Using Behavioral Realism to Estimate Presence: A Study of the Utility of Postural Responses to Motion Stimuli

Freeman, Jonathan; Avons, Steve; Meddis, Ray; Pearson, Don E.; Ijsselsteijn, Wijnand
Massachusetts Institute of Technology Press
English
Array
JObject, JObject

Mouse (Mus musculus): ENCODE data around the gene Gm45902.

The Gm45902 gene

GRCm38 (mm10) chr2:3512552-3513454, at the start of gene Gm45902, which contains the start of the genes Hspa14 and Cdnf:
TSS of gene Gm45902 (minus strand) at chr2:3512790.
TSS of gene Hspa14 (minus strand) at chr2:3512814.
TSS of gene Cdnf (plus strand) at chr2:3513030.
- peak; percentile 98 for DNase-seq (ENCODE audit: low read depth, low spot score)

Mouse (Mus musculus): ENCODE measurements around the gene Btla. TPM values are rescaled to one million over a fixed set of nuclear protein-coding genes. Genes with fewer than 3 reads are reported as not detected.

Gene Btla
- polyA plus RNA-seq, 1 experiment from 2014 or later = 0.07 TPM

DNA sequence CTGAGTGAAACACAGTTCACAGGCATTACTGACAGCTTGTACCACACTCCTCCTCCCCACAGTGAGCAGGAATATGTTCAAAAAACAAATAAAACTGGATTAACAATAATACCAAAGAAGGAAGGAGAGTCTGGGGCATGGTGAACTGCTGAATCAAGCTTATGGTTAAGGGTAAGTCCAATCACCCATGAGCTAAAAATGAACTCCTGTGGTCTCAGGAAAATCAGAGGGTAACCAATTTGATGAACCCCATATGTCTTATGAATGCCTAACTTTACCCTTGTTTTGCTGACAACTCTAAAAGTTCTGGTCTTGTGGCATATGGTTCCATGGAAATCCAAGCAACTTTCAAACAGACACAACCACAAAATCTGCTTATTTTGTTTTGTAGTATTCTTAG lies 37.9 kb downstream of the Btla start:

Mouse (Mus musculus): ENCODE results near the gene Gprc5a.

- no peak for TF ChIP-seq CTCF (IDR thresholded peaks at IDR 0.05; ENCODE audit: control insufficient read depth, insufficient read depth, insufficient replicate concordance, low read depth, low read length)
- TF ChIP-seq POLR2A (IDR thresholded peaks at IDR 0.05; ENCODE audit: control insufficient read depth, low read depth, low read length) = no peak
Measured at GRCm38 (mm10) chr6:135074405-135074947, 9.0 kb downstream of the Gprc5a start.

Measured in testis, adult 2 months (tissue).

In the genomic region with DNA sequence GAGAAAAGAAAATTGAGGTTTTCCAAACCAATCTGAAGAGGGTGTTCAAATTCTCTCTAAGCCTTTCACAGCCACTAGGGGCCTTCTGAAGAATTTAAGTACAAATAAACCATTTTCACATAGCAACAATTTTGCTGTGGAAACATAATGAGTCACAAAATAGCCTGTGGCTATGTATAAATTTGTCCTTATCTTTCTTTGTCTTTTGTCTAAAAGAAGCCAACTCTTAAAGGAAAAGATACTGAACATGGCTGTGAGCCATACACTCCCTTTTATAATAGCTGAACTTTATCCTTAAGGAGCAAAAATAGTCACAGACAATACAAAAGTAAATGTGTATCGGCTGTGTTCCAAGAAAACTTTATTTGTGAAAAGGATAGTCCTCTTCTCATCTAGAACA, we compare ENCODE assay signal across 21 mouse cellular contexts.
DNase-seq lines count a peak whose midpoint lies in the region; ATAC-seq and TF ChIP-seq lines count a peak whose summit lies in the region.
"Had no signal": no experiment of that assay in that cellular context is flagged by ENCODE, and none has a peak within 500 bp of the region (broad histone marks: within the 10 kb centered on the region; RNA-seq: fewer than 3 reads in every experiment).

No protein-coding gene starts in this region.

We recently reported that direct subjective ratings of the sense of presence are potentially unstable and can be biased by previous judgments of the same stimuli (Freeman et al., 1999). Objective measures of the behavioral realism elicited by a display offer an alternative to subjective ratings. Behavioral measures and presence are linked by the premise that, when observers experience a mediated environment (VE or broadcast) that makes them feel present, they will respond to stimuli within the environment as they would to stimuli in the real world. The experiment presented here measured postural responses to a video sequence filmed from the hood of a car traversing a rally track, using stereoscopic and monoscopic presentation. Results demonstrated a positive effect of stereoscopic presentation on the magnitude of postural responses elicited. Posttest subjective ratings of presence, vection, and involvement were also higher for stereoscopically presented stimuli. The postural and subjective measures were not significantly correlated, indicating that nonproprioceptive postural responses are unlikely to provide accurate estimates of presence. Such postural responses may prove useful for the evaluation of displays for specific applications and in the corroboration of group subjective ratings of presence, but cannot be taken in place of subjective ratings.

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